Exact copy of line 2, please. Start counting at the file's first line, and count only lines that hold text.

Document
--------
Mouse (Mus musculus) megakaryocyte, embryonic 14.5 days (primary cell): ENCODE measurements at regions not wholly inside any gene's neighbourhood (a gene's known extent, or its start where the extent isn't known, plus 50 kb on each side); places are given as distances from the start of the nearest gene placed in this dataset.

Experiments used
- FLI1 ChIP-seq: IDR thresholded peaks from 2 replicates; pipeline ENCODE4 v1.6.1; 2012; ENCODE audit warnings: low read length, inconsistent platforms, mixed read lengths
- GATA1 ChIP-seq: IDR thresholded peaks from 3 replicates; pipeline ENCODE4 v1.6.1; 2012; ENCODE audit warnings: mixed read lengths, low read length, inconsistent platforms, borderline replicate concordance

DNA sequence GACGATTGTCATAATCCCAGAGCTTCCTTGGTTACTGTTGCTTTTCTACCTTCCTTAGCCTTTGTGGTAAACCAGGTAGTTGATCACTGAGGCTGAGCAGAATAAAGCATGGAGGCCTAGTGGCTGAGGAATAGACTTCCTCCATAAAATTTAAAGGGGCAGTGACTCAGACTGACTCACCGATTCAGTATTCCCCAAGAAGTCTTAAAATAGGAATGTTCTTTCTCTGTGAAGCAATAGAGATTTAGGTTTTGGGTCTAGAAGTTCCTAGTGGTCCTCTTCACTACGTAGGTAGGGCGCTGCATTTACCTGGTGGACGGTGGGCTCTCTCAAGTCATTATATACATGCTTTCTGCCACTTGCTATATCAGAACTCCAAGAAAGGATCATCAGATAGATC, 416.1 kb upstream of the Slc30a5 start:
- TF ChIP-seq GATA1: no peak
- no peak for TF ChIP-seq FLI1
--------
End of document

Experiments used